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Peters bill aims to help USPS finances, performance

U.S. Postal Service retirees in front of post office
Tracy Samilton
Michigan Radio

U.S. Sen. Gary Peters (D-MI) has introduced a bill to strengthen the United States Postal Service.

The agency has struggled for years. Performance especially suffered upon the appointment of Louis DeJoy as postmaster general in the final year of the Trump administration, say observers.

Peters says Americans depend on the post office for more than delivering and receiving first-class mail.

"Folks are relying on the mail service for critical supplies, medicines that come through the mail system," he said. "We know our small businesses use the postal service, and it's particularly important for folks who live in rural areas."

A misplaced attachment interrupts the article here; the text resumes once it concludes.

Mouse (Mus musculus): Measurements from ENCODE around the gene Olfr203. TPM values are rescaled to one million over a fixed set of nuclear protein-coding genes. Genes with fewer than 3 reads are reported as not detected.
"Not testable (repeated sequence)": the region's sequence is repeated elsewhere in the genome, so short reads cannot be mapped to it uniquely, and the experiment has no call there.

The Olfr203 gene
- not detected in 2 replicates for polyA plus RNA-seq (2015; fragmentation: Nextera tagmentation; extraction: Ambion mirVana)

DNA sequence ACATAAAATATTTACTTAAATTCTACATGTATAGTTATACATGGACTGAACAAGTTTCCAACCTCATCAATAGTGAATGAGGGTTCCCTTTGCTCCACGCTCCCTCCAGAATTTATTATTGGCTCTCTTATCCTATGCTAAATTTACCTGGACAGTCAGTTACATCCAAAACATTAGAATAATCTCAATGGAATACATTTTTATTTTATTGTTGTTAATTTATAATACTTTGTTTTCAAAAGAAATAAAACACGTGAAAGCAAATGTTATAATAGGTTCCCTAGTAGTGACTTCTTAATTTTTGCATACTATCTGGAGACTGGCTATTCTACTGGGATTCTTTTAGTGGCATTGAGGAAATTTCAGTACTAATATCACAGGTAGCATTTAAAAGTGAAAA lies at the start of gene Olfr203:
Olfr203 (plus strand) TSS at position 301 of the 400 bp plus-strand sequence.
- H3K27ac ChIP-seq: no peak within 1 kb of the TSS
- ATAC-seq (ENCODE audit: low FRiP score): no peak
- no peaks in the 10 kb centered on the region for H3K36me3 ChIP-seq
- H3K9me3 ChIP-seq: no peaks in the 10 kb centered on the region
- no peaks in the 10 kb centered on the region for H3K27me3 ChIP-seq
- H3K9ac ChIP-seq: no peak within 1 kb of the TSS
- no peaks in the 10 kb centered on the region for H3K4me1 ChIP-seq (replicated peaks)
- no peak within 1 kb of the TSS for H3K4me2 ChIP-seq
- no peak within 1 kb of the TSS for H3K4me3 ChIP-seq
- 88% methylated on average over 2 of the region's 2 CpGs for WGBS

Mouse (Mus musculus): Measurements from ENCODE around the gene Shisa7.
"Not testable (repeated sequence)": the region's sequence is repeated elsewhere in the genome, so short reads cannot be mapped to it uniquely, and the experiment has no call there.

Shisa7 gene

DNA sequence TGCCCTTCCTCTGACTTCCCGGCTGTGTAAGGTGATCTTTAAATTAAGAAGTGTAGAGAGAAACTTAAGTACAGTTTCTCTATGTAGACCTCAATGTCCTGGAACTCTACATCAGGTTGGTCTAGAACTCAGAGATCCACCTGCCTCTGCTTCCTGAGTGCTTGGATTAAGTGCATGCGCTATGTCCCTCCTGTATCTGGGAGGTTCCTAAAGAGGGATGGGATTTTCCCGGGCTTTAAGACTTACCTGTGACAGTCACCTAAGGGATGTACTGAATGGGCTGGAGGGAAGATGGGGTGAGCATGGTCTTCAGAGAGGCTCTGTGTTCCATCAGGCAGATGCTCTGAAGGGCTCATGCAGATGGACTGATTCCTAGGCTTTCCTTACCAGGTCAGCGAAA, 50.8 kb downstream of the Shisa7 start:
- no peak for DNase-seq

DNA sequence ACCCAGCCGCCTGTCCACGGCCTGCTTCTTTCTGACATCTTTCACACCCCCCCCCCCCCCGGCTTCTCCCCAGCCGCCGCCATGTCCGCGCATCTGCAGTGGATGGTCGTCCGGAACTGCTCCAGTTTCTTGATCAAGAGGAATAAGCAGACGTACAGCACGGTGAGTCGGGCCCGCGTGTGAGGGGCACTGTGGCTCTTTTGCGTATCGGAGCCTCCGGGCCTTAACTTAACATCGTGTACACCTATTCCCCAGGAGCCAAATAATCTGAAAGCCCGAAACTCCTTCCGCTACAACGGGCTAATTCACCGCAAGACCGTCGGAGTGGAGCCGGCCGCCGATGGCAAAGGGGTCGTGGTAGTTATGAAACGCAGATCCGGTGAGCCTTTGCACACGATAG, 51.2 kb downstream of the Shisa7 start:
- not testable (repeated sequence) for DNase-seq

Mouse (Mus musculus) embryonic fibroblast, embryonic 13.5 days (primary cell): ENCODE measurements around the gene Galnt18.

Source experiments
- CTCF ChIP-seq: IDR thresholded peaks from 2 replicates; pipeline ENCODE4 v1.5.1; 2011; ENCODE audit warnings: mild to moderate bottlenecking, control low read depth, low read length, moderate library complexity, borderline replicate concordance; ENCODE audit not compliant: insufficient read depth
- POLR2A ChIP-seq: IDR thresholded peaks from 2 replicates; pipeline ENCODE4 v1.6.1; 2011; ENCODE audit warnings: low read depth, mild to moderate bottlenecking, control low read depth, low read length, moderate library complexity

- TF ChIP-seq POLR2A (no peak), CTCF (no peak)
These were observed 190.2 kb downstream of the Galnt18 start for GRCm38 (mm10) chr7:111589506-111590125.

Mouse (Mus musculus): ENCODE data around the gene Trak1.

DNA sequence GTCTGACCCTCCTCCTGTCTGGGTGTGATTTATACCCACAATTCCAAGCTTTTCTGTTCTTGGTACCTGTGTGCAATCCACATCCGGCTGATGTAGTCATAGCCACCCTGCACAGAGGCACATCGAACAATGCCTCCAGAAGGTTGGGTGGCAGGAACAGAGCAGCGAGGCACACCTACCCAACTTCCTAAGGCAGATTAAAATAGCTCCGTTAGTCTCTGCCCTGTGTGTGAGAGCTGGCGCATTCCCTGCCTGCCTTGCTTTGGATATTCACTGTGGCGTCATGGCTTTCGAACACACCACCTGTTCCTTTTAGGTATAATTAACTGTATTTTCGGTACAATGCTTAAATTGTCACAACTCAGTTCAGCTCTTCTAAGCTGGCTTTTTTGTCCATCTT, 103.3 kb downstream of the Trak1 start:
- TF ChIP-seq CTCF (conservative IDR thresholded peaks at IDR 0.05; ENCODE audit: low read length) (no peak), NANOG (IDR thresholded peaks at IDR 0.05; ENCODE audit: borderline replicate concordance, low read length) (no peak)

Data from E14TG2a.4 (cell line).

Peters says the bill eliminates requirements that no other business in the nation must meet, including having to fully pre-fund retirement health care for employees, no matter their age, and not being able to utilize Medicare in order to control health care costs.

The bill would also allow post offices to generate revenue by selling hunting and fishing licenses, with the option of adding other services later on.

And it would require more transparency from the agency on performance metrics, such as the average time to deliver first-class mail.

Peters says he's confident his bill will pass the Senate because ten Republicans have co-sponsored it.

Tracy Samilton covers energy and transportation, including the auto industry and the business response to climate change for Michigan Public. She began her career at Michigan Public as an intern, where she was promptly “bitten by the radio bug,” and never recovered.
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